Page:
Abstract

DLI have been shown to have a potent GVL effect in relapsing chronic phase CML while for reasons that remain unclear, they appear less effective in treating relapsing diseases other than CML. A lack of tumor-specific antigens, the absence of co-stimulatory molecules on tumor cells, or inhibition of effector cells may account for the lower therapeutic effect. Given the sub-optimal results of DLI in non-CML diseases, predictive factors of DLI efficacy such as type and stage of the disease and levels of chimerism would serve to better guide the use of leukocytes infusions.

We analyzed a series of 73 patients (pts) who received DLI for various indications (disease relapse or progression, n=66; persistent mixed chimerism (less than 90% donor cells) without evidence of relapse, n=4; EBV lymphoproliferation, n=3). Diagnosis included: CML (n=9), MDS or AML (n=21), LAL (n=5), myeloma (n=18), NHL (n=10), Hodgkin’s disease (n=5), CLL (n=2), and other (n=3). Median age at transplantation was 46 (1–62) years. Eigthy-six percent of donors were HLA-matched siblings, while 12% were MUD, one donor was a haplo-identical sibling, and two had one class I mismatch. Reduced intensity conditioning was used in 39 patients (52%; fludarabine, busulfan and ATG), and 35 pts (48%) received a standard myeloablative TBI/cyclophosphamide-based regimen. The graft was T-cell depleted in 14 cases. GHVD prophylaxis consisted of CsA alone in RIC patients, and CsA+Mtx in the myeloablative group. DLI was given at a median of 247 (19–3163) days after transplantation. Escalating dose were given if no response or GVHD were observed: one DLI n=36, 2 infusions (n=36), 3 infusions (n=5), 4 infusions (n=1). The median pre-DLI lymphocyte count was 0.95×109/L (0.05–4.38). In addition to DLI, 22 pts (47%) received prior (n=9, 19%) or subsequent chemotherapy to enhance disease control. In those who received DLI for mixed chimerism alone, all four returned to full donor chimerism. In those who received DLI for relapsing/progressive disease, CR was achieved in 21 pts (28%), including 15 with non-CML diseases (23%): 6/21 AML, 5/18 MM, 2/10 NHL, 1/5 HD, 1/5 ALL. In 16 pts, CR was obtained with DLI only. Two of the three patients who received DLI for EBV lymphoproliferation responded. Response to DLI was comparable between pts receiving RIC regimen and myeloablative regimen (p=ns). The rate of acute GVHD II-IV and chronic GVHD was 27% and 23%. The incidence of acute GVHD II-IV did not differ whether the conditioning was myeloablative or RIC while the rate of GVHD was higher in recipient of DLI from unrelated donor (60%, although the number is small). Chimerism was performed on unselected WBC and available prior DLI for 7/9 of CML pts, and 54/65 non-CML pts. For non-CML disease donor chimerism was <90% for 17 pts (including 6 pts with <50%) and ≥90% for 37 pts with an incidence of acute grade II-III GVHD of 52% and 32% respectively (p=ns). Correlation was observed between GVHD and graft versus malignancy in non-CML diseases (.015). The median overall survival was 28.3 months. The overall probability of survival following DLI at 2 and 4 years was 50.7% and 40.5% (95% CI, 27.7–53.3) for the whole group; the survival at 4 years according to the disease was 38.8% for AML/MDS, 40% for NHL, 35.7% for myeloma. With a median follow-up of 1662 days from the time of the initial DLI, 33/73 pts of the whole group (45%) are alive, while in the non CML group 26/64 (37.5%) pts are alive and 18/64 (28%) alive in CR. These results indicate that DLI combined with chemotherapy for disease relapse or mixed chimerism is similarly effective in non-CML diseases following RIC or standard allografting and works in one case out of four in AML and myeloma. Its efficacy can be further improved with the use of more tumor-specific DLI and reduction of the suppressing activity of regulatory T cells.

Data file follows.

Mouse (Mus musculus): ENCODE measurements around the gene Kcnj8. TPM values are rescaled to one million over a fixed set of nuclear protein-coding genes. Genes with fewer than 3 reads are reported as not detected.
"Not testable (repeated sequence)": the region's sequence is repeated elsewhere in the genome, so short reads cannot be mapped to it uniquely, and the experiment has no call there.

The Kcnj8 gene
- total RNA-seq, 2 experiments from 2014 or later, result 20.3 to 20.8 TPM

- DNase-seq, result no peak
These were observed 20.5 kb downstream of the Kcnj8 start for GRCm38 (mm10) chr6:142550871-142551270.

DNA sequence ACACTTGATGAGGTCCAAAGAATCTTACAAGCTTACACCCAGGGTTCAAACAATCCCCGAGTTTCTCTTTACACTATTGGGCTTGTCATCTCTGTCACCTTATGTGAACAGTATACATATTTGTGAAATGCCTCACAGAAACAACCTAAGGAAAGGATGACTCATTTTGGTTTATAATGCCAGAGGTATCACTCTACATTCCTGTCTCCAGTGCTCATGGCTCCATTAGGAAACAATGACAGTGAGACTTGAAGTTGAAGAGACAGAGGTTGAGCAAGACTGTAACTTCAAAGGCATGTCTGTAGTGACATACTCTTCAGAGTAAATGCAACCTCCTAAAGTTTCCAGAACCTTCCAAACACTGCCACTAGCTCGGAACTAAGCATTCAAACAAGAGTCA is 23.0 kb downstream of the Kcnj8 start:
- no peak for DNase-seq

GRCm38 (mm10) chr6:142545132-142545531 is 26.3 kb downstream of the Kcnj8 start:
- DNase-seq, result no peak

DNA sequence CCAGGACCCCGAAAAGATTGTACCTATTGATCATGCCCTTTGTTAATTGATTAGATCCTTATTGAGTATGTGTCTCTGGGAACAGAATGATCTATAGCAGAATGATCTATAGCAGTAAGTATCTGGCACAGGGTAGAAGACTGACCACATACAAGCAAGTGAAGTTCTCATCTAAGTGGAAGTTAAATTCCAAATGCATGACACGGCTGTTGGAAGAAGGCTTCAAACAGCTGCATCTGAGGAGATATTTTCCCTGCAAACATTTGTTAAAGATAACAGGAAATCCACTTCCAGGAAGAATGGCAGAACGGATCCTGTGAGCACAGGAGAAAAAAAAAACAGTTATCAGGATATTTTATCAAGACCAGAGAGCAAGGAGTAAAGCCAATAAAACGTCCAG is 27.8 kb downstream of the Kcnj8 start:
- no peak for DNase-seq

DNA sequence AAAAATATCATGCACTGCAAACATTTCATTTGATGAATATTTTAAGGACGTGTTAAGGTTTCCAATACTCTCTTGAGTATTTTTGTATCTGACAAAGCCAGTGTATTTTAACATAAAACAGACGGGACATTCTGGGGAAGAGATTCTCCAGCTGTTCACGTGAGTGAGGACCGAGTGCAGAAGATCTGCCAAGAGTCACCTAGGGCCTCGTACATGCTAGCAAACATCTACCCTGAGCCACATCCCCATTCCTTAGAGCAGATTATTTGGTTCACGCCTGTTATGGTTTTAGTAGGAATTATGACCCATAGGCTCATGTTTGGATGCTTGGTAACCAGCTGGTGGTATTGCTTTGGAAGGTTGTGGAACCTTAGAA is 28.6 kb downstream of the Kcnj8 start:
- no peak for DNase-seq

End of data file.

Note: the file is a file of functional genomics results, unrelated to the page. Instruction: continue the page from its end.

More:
Disclosures: No relevant conflicts of interest to declare.

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